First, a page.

Are you a restaurateur looking to start a food service business in Nevada? Your employees may need food safety certification depending on where your restaurant is located in the state.
While there aren’t state-wide requirements for food handlers, many workers will still need a food handler card. Las Vegas and other cities within the Southern Nevada Health District (SNHD), for example, are required to obtain an official Food Handler Safety Training Card.1
In the past, restaurant workers in the state referred to the food handler certification as a health card. Nevada now calls the certification a Food Handler Safety Training Card.
Learn more about the Nevada health card and food handler certification in this guide, including the following topics:
- Who needs a food handler license in Nevada?
- How to get a Nevada food handler card
- Food handler certification verification
- Nevada food handler license fees
- How long does it take to get a food handler license?
- How do I renew my food handler card in Nevada?
- Food handler license reciprocity
- Insurance requirements for Nevada restaurants
Who needs a food handler license in Nevada?
Local health departments in Nevada determine whether employees in each county need to get a food handler card. Nevada doesn’t have a state-wide food handler requirement, but a food handler card is still needed in certain areas.
For example, the Southern Nevada Health District requires food handler certification for all food workers. This agency has jurisdiction over Clark County, accounting for 72% of Nevada’s total population.2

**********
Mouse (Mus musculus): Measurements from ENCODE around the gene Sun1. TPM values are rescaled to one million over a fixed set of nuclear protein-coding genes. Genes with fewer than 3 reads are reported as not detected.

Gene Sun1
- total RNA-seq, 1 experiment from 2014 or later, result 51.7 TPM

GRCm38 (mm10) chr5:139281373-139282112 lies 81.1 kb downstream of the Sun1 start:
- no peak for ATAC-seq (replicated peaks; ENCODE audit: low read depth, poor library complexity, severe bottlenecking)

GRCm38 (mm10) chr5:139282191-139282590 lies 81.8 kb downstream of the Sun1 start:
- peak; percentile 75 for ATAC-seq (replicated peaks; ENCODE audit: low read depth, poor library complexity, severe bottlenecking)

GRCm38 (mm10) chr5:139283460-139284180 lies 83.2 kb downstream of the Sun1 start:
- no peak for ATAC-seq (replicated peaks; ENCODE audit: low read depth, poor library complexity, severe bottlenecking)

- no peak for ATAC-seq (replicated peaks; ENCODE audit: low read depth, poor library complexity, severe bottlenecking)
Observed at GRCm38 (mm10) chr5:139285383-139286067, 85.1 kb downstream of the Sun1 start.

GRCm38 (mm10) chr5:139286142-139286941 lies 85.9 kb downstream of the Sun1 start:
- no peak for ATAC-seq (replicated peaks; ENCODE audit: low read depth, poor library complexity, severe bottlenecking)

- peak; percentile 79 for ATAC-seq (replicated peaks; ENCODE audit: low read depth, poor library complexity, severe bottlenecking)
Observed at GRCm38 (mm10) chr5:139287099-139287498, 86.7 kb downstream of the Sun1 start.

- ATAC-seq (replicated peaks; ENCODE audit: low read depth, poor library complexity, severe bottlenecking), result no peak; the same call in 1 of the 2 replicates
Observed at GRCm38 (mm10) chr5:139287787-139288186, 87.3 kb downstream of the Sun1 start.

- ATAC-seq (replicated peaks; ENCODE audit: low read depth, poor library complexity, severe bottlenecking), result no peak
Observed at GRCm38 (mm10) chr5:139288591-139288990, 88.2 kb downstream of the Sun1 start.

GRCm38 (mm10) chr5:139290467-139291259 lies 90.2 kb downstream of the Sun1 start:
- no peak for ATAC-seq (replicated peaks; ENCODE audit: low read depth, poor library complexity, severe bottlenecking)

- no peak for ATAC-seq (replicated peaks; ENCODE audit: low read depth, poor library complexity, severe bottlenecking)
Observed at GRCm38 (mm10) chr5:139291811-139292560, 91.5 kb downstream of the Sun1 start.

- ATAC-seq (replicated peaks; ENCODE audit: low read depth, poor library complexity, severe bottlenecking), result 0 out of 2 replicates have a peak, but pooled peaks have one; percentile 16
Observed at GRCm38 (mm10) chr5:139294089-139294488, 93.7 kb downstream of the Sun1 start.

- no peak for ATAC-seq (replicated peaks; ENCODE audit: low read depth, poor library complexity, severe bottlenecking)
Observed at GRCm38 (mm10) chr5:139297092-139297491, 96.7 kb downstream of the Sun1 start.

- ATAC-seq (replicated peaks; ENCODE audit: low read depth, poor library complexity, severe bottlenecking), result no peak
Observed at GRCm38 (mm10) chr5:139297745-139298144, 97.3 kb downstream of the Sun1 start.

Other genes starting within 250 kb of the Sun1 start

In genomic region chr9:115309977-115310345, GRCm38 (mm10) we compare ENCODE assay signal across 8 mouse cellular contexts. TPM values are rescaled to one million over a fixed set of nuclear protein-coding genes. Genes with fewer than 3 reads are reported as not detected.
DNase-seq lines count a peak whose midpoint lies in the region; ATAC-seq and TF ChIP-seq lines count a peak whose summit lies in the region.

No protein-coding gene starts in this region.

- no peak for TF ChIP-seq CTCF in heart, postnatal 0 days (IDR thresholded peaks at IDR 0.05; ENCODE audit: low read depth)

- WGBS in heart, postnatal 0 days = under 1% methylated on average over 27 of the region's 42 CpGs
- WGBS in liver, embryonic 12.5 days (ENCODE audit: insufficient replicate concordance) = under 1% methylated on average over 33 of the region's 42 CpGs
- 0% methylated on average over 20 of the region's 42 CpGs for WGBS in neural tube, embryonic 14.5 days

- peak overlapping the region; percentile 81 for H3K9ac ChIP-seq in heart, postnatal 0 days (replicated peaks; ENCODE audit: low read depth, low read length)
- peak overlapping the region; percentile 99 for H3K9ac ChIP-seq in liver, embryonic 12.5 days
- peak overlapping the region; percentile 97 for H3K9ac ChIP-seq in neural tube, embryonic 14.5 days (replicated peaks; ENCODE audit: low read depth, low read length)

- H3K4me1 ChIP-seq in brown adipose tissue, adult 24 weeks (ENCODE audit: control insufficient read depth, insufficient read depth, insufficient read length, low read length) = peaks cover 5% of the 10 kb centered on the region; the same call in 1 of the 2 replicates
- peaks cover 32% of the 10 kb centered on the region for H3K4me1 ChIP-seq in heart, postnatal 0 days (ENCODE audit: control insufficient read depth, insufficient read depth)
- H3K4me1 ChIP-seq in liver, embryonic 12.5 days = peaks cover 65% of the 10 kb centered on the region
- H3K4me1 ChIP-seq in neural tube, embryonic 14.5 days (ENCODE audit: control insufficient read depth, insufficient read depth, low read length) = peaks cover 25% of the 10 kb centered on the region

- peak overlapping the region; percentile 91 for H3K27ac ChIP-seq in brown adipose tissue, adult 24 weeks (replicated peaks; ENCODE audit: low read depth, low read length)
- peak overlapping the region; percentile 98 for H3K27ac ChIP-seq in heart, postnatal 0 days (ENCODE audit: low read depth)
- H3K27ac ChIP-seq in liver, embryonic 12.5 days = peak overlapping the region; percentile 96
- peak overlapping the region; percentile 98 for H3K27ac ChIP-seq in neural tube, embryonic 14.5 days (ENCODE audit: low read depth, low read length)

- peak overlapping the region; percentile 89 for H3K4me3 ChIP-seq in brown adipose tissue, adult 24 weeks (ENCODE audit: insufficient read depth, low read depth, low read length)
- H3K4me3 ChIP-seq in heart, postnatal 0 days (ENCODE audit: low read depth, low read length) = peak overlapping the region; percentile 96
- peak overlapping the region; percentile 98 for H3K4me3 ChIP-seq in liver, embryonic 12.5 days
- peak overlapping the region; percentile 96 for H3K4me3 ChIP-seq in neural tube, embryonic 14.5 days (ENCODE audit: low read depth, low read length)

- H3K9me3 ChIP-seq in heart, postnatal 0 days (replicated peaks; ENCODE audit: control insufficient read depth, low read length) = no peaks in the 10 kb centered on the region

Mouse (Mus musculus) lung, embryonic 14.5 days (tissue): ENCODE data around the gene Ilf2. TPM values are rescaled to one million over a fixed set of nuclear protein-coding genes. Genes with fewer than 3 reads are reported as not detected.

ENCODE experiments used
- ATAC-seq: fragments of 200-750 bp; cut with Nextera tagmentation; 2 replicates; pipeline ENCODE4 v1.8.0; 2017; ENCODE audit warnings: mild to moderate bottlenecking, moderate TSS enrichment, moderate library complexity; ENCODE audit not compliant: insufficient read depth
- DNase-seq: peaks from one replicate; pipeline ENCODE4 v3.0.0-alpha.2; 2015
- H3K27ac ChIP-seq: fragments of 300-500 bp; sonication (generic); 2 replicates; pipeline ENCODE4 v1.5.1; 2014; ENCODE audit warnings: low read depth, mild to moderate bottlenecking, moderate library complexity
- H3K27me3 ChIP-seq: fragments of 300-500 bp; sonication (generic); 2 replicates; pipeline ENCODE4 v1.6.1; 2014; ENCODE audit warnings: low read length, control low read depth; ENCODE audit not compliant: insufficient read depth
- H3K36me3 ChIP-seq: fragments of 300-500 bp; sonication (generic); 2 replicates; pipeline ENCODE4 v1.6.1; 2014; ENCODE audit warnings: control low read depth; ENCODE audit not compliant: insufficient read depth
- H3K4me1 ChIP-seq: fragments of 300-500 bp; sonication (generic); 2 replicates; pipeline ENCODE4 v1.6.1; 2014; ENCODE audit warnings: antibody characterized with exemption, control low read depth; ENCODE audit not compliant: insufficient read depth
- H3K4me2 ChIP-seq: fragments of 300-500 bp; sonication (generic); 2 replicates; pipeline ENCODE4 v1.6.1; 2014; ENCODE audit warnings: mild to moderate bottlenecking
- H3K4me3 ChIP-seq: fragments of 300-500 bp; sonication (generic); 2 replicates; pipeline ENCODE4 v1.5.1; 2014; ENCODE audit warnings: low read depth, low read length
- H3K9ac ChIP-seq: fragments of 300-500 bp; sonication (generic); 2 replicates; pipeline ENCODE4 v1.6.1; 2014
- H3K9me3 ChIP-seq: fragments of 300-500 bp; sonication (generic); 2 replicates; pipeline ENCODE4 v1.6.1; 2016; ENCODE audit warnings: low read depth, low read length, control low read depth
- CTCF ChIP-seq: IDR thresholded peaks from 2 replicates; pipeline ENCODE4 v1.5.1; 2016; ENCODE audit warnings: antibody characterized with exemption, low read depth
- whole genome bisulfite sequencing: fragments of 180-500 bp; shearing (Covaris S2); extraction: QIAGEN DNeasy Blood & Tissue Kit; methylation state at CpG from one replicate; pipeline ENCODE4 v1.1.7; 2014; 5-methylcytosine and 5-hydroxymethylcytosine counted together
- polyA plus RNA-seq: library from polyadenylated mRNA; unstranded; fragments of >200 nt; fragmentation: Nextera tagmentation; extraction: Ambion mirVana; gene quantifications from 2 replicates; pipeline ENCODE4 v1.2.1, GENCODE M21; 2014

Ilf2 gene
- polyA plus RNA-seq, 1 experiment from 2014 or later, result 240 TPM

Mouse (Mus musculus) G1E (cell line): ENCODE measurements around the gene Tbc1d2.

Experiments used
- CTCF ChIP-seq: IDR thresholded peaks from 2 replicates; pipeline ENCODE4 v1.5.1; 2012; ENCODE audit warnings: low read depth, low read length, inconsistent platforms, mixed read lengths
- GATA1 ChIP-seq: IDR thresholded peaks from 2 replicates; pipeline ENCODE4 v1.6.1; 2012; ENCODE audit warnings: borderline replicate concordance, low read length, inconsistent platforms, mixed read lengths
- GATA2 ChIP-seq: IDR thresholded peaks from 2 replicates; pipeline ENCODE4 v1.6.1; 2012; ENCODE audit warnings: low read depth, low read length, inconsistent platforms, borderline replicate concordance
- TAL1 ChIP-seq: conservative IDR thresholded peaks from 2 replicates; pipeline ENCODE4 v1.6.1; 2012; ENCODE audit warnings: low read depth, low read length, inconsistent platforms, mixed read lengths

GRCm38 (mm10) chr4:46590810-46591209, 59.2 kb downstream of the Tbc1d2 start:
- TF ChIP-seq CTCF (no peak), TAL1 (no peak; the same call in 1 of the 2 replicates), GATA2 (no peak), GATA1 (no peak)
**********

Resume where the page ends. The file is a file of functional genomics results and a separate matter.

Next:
Any worker in Southern Nevada who handles, stores, transports, prepares, serves or sells food is considered a food handler. So is any worker who comes in contact with eating or cooking utensils used for handling, preparing, manufacturing, serving or selling food.
Food handlers in Clark County who need a food handler card include servers, kitchen staff, bartenders, bussers, hosts, on-site event coordinators and other employees at food service establishments.
Some individuals that work in food service businesses are not considered food handlers in Nevada. Neither the state nor the SNHD requires the following workers to have a food handler card:
- Employees who only handle food that is sealed and packaged for direct sale to the customer.
- Workers who occasionally and incidentally handle food but whose job description does not include food handling as a regular responsibility.
- Individuals with limited food handling responsibilities, such as cashiers, salespeople, stock clerks, warehouse workers, dockworkers, delivery personnel and maintenance staff.
Although only some counties requires all food handlers to earn a certification, there are state-wide regulations regarding food protection managers. A food protection manager acts as a supervisor for food safety and undergoes a separate certification process.
Every food establishment in Nevada must have an ANSI-accredited Certified Food Protection Manager on site to supervise food handling. If your restaurant or food service business doesn’t have employees, you must earn this certification to maintain your health permit.3